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bludgeon

[bluhj-uh n] /ˈblʌdʒ ən/
noun
1.
a short, heavy club with one end weighted, or thicker and heavier than the other.
verb (used with object)
2.
to strike or knock down with a bludgeon.
3.
to force into something; coerce; bully:
The boss finally bludgeoned him into accepting responsibility.
Origin of bludgeon
1720-1730
1720-30; origin uncertain
Related forms
bludgeoner, bludgeoneer
[bluhj-uh-neer] /ˌblʌdʒ əˈnɪər/ (Show IPA),
noun
Dictionary.com Unabridged
Based on the Random House Dictionary, © Random House, Inc. 2015.
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Examples from the Web for bludgeoning
Contemporary Examples
Historical Examples
  • They staggered for a while, as if stunned by the bludgeoning of the disaster.

    Romain Rolland Stefan Zweig
  • You can see for yourself how well Rhea has withstood the bludgeoning of time.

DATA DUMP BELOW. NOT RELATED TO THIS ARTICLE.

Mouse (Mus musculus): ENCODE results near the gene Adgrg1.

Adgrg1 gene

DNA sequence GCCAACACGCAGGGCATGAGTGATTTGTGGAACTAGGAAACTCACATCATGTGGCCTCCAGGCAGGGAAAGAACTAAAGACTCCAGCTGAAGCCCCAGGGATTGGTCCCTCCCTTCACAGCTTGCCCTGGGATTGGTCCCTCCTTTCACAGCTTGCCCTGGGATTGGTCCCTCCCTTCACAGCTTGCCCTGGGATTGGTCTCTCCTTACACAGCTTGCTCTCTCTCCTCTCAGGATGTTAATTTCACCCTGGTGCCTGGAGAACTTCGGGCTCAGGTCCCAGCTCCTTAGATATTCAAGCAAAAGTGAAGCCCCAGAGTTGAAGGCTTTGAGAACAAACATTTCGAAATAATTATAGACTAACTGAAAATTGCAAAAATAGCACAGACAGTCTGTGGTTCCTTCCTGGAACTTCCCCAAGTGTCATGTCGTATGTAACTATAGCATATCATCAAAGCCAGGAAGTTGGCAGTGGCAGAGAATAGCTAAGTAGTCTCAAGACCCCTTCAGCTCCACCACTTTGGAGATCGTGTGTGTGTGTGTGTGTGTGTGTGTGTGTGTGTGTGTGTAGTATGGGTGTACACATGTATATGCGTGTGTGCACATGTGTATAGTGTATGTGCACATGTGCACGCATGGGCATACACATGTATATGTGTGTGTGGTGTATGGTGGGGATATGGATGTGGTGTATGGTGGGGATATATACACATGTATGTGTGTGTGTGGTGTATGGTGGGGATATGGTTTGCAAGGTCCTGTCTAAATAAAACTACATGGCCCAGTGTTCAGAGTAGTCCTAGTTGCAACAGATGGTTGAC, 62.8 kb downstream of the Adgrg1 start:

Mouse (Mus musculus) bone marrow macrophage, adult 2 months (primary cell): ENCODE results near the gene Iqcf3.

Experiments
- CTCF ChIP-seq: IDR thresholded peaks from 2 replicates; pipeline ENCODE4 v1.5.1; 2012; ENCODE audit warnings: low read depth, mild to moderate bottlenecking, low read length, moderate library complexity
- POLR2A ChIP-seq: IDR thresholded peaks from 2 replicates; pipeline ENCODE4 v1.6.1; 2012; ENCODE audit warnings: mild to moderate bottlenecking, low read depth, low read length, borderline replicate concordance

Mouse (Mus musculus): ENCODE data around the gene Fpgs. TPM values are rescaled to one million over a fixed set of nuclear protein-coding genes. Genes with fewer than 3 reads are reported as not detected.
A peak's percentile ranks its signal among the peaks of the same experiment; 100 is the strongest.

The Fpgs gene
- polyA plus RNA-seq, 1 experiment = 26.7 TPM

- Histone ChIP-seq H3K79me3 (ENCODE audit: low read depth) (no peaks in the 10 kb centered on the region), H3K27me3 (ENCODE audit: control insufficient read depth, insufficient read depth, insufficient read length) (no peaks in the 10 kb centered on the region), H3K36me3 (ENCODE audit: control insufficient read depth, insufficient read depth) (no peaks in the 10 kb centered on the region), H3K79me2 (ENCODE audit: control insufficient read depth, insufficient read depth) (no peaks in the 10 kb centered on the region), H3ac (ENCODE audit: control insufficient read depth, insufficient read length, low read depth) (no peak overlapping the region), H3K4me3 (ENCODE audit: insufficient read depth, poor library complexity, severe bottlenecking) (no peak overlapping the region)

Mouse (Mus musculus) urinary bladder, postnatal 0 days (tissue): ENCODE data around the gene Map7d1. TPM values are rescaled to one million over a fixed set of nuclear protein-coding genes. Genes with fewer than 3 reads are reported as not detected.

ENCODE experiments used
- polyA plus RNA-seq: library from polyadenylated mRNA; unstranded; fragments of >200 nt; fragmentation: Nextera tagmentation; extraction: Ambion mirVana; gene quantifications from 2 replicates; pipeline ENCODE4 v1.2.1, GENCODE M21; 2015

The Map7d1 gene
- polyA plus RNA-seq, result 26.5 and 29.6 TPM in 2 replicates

• High hopes were once formed of democracy; but democracy means simply the bludgeoning of the people by the people for the people.

  • Under the bludgeoning of chanceMy head is bloody, but unbowed.

    Thoughts I Met on the Highway Ralph Waldo Trine
  • Goring bulls, bludgeoning men, tempest and flood—wherever and whatever the danger, he went straight to it.

    The Devil's Garden W. B. Maxwell
British Dictionary definitions for bludgeoning

bludgeon

/ˈblʌdʒən/
noun
1.
a stout heavy club, typically thicker at one end
2.
a person, line of argument, etc, that is effective but unsubtle
verb (transitive)
3.
to hit or knock down with or as with a bludgeon
4.
(often foll by into) to force; bully; coerce: they bludgeoned him into accepting the job
Derived Forms
bludgeoner, noun
Word Origin
C18: of uncertain origin
Collins English Dictionary - Complete & Unabridged 2012 Digital Edition
© William Collins Sons & Co. Ltd. 1979, 1986 © HarperCollins
Publishers 1998, 2000, 2003, 2005, 2006, 2007, 2009, 2012
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Word Origin and History for bludgeoning

bludgeon

v.

1802, from earlier noun bludgeon "short club" (1730), of unknown origin. Related: Bludgeoned; bludgeoning.

n.

"short club," 1730, of unknown origin.

Online Etymology Dictionary, © 2010 Douglas Harper
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16
23
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